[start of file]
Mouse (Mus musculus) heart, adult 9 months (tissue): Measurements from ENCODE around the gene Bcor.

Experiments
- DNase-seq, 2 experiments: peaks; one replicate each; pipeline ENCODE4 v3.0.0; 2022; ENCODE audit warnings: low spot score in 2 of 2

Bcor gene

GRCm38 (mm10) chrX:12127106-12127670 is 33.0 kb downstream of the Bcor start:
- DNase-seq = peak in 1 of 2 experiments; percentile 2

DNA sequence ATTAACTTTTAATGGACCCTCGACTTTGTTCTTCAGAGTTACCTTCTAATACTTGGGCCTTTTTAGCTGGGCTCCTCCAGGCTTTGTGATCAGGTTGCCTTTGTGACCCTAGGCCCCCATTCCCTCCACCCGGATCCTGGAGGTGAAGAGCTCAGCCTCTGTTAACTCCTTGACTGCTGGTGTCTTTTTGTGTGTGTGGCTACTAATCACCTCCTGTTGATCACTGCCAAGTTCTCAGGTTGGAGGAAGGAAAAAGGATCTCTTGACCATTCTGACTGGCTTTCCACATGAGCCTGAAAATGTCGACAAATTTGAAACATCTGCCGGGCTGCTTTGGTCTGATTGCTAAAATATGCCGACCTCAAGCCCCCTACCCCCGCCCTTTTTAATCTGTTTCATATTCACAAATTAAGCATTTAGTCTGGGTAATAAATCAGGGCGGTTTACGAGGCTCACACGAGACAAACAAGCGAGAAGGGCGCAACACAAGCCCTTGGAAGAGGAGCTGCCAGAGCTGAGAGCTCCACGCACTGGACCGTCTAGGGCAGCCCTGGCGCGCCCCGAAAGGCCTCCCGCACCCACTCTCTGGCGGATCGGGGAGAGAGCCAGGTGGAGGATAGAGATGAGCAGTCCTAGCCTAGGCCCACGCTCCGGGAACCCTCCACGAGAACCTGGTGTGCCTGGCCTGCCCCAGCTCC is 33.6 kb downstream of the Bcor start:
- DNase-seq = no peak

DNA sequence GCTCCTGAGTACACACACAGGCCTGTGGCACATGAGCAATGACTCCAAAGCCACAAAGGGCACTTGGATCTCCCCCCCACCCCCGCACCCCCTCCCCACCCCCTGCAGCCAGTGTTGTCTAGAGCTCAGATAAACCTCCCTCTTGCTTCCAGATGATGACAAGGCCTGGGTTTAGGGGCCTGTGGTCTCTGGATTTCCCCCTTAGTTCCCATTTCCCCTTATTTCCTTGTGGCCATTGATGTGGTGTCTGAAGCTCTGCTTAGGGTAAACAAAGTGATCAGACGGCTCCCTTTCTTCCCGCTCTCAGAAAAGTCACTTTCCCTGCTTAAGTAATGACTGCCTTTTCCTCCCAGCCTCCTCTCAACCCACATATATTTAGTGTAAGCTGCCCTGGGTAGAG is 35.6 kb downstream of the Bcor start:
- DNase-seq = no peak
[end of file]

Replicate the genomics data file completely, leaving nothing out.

Mouse (Mus musculus) heart, adult 9 months (tissue): Measurements from ENCODE around the gene Bcor.

Experiments
- DNase-seq, 2 experiments: peaks; one replicate each; pipeline ENCODE4 v3.0.0; 2022; ENCODE audit warnings: low spot score in 2 of 2

Bcor gene

GRCm38 (mm10) chrX:12127106-12127670 is 33.0 kb downstream of the Bcor start:
- DNase-seq = peak in 1 of 2 experiments; percentile 2

DNA sequence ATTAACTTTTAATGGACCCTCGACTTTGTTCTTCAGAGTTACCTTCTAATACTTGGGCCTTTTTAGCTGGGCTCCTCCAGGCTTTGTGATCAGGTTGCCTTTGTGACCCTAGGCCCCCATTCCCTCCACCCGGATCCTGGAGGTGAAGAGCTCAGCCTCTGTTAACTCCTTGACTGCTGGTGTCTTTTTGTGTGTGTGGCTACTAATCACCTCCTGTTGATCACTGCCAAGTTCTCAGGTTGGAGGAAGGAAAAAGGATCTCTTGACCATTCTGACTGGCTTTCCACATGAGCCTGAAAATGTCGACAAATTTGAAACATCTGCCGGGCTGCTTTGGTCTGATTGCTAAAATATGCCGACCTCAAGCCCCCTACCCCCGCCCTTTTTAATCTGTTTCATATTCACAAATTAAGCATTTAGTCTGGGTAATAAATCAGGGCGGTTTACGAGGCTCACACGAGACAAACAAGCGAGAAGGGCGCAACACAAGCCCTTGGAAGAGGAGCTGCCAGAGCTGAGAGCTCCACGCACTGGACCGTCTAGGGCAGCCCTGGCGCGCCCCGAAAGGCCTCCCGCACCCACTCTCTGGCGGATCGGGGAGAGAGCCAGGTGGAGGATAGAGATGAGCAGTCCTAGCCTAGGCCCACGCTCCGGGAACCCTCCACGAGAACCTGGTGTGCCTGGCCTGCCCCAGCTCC is 33.6 kb downstream of the Bcor start:
- DNase-seq = no peak

DNA sequence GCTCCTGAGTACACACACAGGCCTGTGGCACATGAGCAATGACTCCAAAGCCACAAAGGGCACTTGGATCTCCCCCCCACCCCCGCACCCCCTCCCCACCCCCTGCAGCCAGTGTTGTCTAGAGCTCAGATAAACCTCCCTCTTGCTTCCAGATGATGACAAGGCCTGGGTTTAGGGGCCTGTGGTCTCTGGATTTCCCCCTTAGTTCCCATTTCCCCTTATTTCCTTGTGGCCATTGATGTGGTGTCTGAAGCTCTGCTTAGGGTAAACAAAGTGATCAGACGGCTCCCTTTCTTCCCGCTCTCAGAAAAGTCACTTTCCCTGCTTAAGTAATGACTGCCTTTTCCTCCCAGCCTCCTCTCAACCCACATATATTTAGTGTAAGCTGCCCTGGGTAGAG is 35.6 kb downstream of the Bcor start:
- DNase-seq = no peak